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forecast. Extending these capabilities to involve retailers makes trade promotion management holistic. The challenge of deploying visionary capabilities is redesigning the business to break down the traditional differences in mind-set and barriers to communication that commonly exist among various functions. Many companies fall short of their potential because they attempt to deploy advanced capabilities without having a solid foundation. The results can be frustrating. For example, we often find tools that are configured to display advanced analytics such as ROI being deployed on top of a foundation that cannot accurately track information, producing incorrect results. Even worse, foundational capabilities are often inefficient, forcing users to spend hours simply entering and saving promotion plans. The message in building these capabilities, then, is “walk before you run.” Don’t start building out advanced or visionary capabilities without first putting in place the necessary foundational capabilities. At the end of the day, optimizing the investment of several hundred million to several billion dollars in trade promotion is a critical organization capability for CPG manufacturers. The capability must be deployed using the right analytics, the right processes, the right systems, and the right organizational alignment (see Exhibit 4, next page). Every organization must determine how best to build its trade promotion management capability. We have outlined the principles that underpin the business opportunity. These principles are universal, or nearly so. Unlike these principles, the manner in which the capability is implemented is highly dependent on the company. Whether an organization uses a direct store delivery network, brokers, a direct sales force, or some mix will affect the data and the best method of control over planning and execution. In addition, a company’s software application portfolio and IT strategy will have a significant impact on how the company chooses to deploy an appropriate set of trade promotion tools and systems. By building strong foundational functions for trade promotion management, companies can incorporate more sophisticated analytics that will allow them to drive spending effectiveness, superior crossfunctional performance, and joint business planning with their retail partners. For those that make the commitment, the rewards can be significant, tangible, and timely.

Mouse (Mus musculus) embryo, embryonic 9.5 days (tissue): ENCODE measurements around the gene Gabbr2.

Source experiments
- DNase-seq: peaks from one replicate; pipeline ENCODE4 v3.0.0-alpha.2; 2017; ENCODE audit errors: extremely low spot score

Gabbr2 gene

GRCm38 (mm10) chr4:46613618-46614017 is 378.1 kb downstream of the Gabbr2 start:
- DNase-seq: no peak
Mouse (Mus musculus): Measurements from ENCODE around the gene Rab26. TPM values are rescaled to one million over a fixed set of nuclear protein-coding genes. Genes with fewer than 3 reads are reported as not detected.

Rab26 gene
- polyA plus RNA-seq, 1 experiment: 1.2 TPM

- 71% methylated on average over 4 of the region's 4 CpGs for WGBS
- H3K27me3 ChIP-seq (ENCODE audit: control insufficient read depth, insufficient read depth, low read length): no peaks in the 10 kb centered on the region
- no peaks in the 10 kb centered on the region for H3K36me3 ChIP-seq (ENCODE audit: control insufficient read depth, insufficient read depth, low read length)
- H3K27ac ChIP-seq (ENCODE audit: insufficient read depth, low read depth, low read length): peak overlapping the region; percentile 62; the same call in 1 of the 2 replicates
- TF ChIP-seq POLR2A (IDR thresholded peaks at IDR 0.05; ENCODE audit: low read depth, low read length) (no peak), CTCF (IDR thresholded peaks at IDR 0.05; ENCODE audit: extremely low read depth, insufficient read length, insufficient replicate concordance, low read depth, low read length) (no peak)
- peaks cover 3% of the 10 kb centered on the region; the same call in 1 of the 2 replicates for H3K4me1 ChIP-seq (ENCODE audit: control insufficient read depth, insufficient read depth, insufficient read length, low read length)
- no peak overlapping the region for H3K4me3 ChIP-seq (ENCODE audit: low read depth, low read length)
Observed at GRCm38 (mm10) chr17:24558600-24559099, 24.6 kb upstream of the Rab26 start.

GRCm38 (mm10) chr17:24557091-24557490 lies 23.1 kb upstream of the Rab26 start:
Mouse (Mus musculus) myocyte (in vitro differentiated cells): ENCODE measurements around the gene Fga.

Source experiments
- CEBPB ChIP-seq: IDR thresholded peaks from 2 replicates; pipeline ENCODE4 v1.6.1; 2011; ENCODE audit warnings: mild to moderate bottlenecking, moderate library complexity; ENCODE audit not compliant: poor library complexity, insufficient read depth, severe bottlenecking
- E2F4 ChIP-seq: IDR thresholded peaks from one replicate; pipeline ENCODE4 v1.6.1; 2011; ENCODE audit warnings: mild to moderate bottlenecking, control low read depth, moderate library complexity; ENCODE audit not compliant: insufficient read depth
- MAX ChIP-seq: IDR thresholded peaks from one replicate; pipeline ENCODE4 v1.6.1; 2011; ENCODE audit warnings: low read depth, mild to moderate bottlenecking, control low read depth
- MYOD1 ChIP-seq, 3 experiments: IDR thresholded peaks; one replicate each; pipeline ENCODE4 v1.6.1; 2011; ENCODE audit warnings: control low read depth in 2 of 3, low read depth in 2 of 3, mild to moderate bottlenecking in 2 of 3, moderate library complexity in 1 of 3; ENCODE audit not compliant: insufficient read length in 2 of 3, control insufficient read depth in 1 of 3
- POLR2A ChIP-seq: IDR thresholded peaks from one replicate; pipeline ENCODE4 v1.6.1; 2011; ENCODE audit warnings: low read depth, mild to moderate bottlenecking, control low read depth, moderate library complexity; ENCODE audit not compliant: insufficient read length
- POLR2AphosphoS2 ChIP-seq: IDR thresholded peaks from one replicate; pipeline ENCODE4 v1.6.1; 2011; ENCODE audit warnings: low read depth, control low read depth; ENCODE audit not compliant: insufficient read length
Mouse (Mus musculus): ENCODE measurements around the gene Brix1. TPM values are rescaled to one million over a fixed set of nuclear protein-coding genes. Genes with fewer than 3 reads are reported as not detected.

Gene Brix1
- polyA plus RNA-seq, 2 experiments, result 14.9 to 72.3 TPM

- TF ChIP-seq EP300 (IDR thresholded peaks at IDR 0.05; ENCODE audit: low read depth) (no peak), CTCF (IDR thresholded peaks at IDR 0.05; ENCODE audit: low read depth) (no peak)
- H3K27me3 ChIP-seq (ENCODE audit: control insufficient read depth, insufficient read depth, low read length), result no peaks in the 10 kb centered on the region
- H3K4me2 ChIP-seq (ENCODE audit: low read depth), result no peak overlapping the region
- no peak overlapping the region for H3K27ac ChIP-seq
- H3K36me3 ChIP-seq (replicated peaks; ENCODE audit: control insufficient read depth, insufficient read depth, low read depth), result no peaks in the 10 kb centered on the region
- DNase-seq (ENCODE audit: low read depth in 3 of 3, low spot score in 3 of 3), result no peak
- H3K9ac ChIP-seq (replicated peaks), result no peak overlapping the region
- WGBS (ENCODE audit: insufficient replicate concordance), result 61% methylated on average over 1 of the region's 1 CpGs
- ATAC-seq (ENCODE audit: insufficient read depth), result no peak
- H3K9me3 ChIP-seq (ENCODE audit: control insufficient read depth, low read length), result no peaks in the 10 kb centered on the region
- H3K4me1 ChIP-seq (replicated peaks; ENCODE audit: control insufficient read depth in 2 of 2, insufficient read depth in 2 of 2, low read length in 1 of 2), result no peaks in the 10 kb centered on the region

Exhibit 4 The building blocks of a trade promotion effectiveness capability

Business processes Planning meetings to create and optimize efficient plans Institutionalized post-event analysis and tracking Targets set at plan-to level Transformation


Well-defined roles and responsibilities Incentives aligned to profit Training

Executive-level leadership Change in mind-set Analytics Systems

Accurate predictive models created at customer/SKU level Analytical capability embedded in tool

Integrated planning, funding, and payment systems Post-event analysis and tracking

Note: The ability to maximize return on trade promotion investments requires building capabilities in four areas: business processes, analytics, systems, and organization. Building this capability often requires a transformation of the sales and marketing organization. Source: Strategy&



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This report was originally published by Booz & Company in 2008.